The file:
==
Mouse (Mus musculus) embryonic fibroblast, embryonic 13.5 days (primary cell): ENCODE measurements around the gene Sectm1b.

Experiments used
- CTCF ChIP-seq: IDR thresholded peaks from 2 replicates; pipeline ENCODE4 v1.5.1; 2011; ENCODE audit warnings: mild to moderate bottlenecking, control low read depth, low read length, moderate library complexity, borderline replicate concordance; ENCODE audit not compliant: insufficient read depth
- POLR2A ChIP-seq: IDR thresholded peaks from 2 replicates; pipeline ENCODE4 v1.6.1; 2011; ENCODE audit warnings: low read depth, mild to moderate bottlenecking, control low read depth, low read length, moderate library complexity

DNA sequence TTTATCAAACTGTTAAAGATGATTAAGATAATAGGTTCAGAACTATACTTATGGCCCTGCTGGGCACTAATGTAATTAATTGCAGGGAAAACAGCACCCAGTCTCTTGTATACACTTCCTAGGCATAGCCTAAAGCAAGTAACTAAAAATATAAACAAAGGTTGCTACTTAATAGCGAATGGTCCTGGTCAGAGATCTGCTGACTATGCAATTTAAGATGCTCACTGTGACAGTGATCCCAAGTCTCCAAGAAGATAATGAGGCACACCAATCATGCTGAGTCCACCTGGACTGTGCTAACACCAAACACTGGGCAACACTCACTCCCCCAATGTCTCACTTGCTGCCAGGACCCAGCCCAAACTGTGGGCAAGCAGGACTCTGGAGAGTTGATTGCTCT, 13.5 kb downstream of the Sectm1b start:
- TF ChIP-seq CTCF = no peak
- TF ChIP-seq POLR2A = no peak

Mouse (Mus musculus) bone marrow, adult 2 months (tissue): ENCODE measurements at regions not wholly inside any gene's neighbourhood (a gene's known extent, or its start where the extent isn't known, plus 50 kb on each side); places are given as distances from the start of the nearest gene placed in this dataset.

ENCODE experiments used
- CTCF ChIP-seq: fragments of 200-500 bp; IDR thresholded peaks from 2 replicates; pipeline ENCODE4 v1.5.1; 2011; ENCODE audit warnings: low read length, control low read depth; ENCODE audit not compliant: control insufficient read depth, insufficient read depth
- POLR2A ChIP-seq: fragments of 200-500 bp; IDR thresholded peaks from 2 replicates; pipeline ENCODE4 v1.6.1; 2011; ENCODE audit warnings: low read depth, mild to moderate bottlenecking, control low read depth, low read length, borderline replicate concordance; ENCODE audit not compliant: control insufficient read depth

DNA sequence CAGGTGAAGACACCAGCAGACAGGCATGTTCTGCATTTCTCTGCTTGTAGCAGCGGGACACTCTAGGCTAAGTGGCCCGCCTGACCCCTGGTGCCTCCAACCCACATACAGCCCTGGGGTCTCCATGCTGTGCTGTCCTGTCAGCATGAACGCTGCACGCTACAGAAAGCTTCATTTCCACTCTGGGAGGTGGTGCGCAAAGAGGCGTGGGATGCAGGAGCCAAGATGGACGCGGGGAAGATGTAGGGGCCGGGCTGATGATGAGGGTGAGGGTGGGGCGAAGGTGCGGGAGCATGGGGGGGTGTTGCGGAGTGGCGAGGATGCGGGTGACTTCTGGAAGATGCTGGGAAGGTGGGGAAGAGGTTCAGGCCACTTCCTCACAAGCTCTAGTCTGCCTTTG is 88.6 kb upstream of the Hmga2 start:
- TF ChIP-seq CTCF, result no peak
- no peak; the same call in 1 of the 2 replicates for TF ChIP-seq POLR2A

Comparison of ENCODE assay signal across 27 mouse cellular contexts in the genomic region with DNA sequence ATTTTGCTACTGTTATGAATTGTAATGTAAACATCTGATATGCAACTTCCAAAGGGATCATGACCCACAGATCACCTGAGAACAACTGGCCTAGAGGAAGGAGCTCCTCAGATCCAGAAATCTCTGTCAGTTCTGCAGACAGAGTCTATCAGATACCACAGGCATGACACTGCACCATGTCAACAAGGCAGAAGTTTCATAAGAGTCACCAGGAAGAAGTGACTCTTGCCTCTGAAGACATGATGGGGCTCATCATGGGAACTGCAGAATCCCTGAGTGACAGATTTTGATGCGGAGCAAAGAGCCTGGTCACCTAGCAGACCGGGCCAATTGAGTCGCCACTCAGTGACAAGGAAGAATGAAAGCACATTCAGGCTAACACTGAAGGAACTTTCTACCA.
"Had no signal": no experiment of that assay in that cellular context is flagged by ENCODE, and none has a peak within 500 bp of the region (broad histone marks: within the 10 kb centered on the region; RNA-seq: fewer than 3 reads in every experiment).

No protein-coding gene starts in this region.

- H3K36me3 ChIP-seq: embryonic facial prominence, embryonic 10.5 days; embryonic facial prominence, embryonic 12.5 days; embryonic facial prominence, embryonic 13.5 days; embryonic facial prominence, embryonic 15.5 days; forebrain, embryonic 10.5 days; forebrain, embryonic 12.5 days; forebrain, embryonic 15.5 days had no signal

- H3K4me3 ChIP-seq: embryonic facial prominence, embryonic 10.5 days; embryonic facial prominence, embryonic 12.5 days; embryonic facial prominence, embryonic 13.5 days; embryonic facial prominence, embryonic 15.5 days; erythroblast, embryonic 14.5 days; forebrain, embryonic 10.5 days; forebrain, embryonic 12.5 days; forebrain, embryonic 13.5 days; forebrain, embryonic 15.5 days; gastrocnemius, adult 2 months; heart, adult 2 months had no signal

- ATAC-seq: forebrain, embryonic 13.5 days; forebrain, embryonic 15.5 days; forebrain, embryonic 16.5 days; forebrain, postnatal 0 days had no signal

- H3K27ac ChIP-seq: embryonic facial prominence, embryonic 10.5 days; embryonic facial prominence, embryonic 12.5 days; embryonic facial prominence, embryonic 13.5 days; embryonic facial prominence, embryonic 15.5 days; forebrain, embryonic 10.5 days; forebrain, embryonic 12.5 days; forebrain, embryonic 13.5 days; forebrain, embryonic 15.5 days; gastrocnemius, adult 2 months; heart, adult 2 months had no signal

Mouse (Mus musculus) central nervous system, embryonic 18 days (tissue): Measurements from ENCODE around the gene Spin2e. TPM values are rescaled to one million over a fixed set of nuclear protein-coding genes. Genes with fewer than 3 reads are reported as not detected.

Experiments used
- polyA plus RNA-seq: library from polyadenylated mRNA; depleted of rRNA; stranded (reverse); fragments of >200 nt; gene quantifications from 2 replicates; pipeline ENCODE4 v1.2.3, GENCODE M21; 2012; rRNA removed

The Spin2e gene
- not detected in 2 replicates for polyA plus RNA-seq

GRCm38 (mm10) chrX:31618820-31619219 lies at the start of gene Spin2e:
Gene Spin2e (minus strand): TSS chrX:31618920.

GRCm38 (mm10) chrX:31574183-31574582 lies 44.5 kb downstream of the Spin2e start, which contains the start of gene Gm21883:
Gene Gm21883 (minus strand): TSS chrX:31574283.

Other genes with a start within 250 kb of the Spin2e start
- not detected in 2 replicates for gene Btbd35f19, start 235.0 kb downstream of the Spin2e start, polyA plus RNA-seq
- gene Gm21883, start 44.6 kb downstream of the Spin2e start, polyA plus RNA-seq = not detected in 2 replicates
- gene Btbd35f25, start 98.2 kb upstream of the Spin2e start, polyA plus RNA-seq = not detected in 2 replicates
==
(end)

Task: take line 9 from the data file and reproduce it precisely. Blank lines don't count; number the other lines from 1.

ENCODE experiments used